Yeah, I co-wrote it with Sara and Josh. That was also really fun and unexpected. I’ve looked up to Sara for so long and we’ve met a couple times and recently we were both involved in a night at Carnegie Hall honoring female songwriters. She just sent me a message on Twitter like, do you have a sec to talk? They were working on this song and wanted some new perspective on it. We hung out on a Saturday and worked out the idea and lyrics. Writing can be so solitary, and it was so fun to get a window into Sara’s process but also bring my side to it. With our powers combined, it felt like that fun collaborative energy, which is why I write for theater. I’ve done a little co-writing here and there over the years, but it’s been fun to dive into that more fully this… month, I guess! Sara Bareilles and Josh Groban and Elton John — are you kidding me?!
Is Prada the first time you’ve been brought in for a show of this size and profile?
It’s a first in the sense of something that is a well-known adaptation, beloved and on this level in the commercial world. Over the past couple years I’ve been approached about various things, but I try to hold on to anything I commit to being something where I feel very passionate about the story and the characters. It’s not gonna work if I don’t really love the story and characters. And this felt like the right one. I genuinely love it.
You’re always working on multiple projects at once — will you be able to do that while Prada is in the works?
I define myself as both a songwriter and performer, and I’m still writing my musical about the women’s suffragette movement. I’ve been working on that awhile, I just had a workshop, so I’m really excited in my writing life for this and Prada to kind of be the two things I’m working on. They’re so different, and my role in writing them is different, and obviously Prada’s really contemporary and based on something that already exists, but they’re both stories about women just trying to get shit done. So it’s exciting to be dually working on these pieces.
Speaking of your other work — you’re reinterpreting your musical adaptation of Twelfth Night for Shakespeare in the Park soon. What does that entail?
I went back in and did some rewrites, I wrote a new song. The Public Works shows are written so quickly for these brief runs, so it was initially just about getting it up and making it work; I didn’t have a chance to step back and reflect. I’ve never had a remounting like this and it feels great. I’m learning that negotiation between when something needs to be sharpened or strengthened and when to not fix what isn’t broken, to trust things that work, to know that difference. I’ve never really had a proper preview process, and there are things you just can’t learn until you’re in front of an audience, so I’m excited to learn those things and have actual time to address them before we open.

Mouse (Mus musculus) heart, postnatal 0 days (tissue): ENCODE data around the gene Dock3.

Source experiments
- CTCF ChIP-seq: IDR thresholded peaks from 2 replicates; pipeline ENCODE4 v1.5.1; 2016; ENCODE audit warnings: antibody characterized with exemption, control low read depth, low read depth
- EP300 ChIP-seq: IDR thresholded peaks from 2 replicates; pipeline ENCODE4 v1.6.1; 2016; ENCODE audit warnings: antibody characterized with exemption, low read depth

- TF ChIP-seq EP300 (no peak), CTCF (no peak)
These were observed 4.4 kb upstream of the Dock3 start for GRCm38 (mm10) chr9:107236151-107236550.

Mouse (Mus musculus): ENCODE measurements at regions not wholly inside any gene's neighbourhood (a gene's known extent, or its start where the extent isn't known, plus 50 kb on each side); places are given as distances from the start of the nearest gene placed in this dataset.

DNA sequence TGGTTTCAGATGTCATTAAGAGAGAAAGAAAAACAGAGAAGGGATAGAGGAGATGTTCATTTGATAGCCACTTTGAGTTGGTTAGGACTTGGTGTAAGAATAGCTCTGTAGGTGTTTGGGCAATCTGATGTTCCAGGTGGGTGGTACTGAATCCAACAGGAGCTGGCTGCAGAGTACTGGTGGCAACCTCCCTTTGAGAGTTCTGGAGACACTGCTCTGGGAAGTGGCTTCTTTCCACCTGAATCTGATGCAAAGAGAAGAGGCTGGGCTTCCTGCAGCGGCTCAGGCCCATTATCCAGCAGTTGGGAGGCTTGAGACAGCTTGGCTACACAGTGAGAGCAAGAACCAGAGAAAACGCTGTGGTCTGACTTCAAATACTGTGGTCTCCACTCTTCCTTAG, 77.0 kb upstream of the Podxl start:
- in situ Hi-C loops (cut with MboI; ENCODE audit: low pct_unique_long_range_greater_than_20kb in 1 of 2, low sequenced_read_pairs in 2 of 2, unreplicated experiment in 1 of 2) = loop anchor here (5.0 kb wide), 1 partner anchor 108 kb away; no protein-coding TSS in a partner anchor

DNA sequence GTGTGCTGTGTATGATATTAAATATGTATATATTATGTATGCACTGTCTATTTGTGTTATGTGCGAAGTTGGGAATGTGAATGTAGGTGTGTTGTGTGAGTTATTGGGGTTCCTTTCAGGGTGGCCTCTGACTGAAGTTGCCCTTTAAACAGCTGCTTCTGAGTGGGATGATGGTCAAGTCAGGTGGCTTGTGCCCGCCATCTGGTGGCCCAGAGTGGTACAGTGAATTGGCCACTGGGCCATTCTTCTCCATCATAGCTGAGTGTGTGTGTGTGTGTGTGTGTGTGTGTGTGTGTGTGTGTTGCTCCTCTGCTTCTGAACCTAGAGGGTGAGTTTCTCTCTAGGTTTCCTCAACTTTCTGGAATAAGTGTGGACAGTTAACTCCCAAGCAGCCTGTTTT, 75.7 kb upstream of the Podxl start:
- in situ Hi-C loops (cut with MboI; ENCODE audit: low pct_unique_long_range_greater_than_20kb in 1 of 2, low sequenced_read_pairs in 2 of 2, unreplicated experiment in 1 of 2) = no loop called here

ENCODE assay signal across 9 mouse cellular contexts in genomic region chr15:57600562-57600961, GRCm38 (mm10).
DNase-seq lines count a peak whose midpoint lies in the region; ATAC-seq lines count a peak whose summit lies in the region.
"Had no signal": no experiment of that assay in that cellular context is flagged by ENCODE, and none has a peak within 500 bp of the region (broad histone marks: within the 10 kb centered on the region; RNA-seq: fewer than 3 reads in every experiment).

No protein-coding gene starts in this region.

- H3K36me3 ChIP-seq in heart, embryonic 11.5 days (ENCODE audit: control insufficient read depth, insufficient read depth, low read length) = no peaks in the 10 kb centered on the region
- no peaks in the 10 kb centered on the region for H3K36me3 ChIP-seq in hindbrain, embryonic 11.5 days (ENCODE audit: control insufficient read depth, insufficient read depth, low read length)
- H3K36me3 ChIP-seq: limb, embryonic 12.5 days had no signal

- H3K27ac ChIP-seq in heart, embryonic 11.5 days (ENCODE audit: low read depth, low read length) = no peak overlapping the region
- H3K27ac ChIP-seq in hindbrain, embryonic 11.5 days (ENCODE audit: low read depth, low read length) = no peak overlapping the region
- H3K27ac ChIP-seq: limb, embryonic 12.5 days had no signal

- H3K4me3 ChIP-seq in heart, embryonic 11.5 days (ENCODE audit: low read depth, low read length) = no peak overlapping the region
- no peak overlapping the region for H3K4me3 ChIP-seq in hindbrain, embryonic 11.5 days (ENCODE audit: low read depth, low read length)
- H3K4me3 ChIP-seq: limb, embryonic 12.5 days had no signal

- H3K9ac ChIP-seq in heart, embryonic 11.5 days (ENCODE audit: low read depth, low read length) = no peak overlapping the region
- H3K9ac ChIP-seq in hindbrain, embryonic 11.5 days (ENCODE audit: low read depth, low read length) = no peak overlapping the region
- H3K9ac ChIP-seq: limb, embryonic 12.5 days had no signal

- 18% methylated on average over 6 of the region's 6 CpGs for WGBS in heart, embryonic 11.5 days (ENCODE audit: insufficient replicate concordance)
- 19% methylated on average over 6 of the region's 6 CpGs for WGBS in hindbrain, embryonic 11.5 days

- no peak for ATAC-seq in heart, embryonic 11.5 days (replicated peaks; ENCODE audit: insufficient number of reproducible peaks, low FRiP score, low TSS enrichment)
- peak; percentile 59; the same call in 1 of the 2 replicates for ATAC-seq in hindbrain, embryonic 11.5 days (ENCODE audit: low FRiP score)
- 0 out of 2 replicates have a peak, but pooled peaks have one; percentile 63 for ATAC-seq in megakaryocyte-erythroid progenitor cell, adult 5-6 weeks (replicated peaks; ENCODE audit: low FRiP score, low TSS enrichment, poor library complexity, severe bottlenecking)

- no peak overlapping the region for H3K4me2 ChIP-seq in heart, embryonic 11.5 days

On your recent album, there’s a song called “Huddled Masses” — referencing the poem on the Statue of Liberty — which you wrote in the wake of Trump’s inauguration and his initial travel ban. Obviously, it feels especially powerful right now. As someone who bridges the pop and theater worlds and who has never shied away from addressing politics in your music, how do you feel about how artists are engaging with our current political atmosphere?
It feels like there’s this artistic force right now, where artists are realizing we have a crucial role to play. I believe change gets ratified by legislation — you have to change hearts and minds first, until it forces legislators to respond to the overwhelming emotions of the people, hopefully in a positive way. The arts help us empathize and look at the world from a different perspective than our own and to humanize these issues so they’re not just talking points for politicians. I think artists are realizing that we actually do have a role in this. I’ve always been writing politically and it’s been exciting to feel that larger galvanization of people responding, to feel a community rallying in a way I didn’t feel necessarily when I was writing the song a couple years back. On August 13, there’s going to be an evening at the Delacorte that’s a partnership between the Resistance Revival Chorus, a women’s activism choir I’ve been a part of, and the Public Forum, so that’s a really exciting collaboration. I’m not sure exactly what I’ll perform yet, but it feels like “Huddled Masses” … we might want that.